"When people say 'there's no such thing as a fair trial,' they're right and they're wrong. Those of us who don't work in courtrooms sometimes forget that the law is an extremely complicated series of if/then operators. So while emotionally and intellectually it's perfectly reasonable to be astounded that a (white) police officer can be convicted of involuntary manslaughter (by an all-white jury) for having shot (in the back) an unarmed (black) person (who was face-down on the ground), there is at least some logic to it in a legal sense. This is a good short primer on California law and voluntary and involuntary manslaughter—the "voluntary" charge involves provocation and passion. The conclusion being that, in this case and others like it, the law is not made for these situations: "Any result from a criminal justice proceeding will fall far short of the consequences that would truly constitute justice. Inherently. Intentionally." In Oakland last night, after the verdict, a largely peaceful planned protest was only somewhat marred by a conflict of agendas between different groups. A smaller anti-capitalist splinter group was interested in the tactic of violence against property—while a much larger group was interested in a peaceful opposition to a verdict that literally could not do justice to the crime. One of those groups received more attention from the media, which as an entity could not quite bring itself to make any differentiation between the two."Download: Zip file of the top 50 songs according to the blog We All Want Someone to Shout For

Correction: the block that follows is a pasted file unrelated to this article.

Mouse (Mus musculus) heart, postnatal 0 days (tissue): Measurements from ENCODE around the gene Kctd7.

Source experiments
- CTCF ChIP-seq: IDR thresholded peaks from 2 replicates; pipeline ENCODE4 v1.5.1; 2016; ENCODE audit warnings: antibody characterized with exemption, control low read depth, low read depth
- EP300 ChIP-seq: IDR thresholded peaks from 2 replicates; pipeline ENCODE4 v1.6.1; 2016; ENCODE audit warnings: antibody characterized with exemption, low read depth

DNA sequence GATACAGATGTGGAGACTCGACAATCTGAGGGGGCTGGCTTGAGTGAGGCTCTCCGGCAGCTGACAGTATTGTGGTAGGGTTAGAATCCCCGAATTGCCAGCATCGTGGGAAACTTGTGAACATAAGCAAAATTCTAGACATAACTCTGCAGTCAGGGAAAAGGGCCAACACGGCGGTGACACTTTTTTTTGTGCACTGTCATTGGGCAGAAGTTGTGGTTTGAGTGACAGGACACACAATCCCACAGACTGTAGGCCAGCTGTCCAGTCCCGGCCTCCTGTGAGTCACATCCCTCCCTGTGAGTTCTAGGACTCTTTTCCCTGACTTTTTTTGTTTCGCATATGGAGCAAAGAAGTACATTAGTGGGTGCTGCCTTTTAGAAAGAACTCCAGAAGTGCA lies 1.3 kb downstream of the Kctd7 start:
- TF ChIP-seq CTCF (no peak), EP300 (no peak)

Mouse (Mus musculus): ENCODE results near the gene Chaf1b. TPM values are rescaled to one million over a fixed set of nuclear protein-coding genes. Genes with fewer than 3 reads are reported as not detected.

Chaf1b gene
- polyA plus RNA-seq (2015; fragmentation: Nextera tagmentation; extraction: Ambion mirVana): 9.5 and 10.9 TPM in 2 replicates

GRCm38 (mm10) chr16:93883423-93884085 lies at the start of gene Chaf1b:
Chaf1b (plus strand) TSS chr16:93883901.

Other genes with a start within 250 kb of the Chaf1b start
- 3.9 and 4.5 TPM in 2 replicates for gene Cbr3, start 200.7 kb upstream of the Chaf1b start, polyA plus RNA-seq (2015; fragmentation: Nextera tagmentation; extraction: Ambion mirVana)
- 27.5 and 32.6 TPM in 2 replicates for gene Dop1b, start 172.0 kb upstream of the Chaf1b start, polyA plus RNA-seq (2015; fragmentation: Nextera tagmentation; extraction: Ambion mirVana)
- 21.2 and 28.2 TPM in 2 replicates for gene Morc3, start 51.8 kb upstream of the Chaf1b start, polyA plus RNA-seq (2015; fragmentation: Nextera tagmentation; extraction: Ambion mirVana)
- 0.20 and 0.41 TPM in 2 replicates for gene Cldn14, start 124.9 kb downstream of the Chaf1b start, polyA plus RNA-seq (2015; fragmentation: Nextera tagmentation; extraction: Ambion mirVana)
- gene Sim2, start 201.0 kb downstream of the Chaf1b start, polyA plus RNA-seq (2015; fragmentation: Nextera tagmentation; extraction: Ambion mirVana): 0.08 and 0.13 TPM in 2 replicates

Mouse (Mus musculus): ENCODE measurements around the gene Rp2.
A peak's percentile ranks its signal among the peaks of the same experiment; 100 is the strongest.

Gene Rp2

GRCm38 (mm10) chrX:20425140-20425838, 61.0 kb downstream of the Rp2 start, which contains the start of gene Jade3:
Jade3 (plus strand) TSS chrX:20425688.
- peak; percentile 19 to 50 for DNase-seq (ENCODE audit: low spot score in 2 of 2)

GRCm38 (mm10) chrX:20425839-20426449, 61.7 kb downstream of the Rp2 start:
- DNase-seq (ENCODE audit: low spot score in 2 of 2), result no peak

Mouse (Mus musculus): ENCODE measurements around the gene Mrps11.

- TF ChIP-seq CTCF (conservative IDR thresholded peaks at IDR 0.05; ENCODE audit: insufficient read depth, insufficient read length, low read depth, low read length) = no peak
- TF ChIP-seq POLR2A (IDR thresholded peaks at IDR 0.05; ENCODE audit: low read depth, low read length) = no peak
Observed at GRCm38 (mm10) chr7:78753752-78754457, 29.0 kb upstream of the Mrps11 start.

Read: The Rules of Touring are Changing. Advice on the business side of touring.
Laugh: Read this great exchange about a graphic designer helping to find Missy the lost cat. (h/t Tracey)
Watch: Israeli Soldiers Dance to Ke$ha in Hebron, Palestine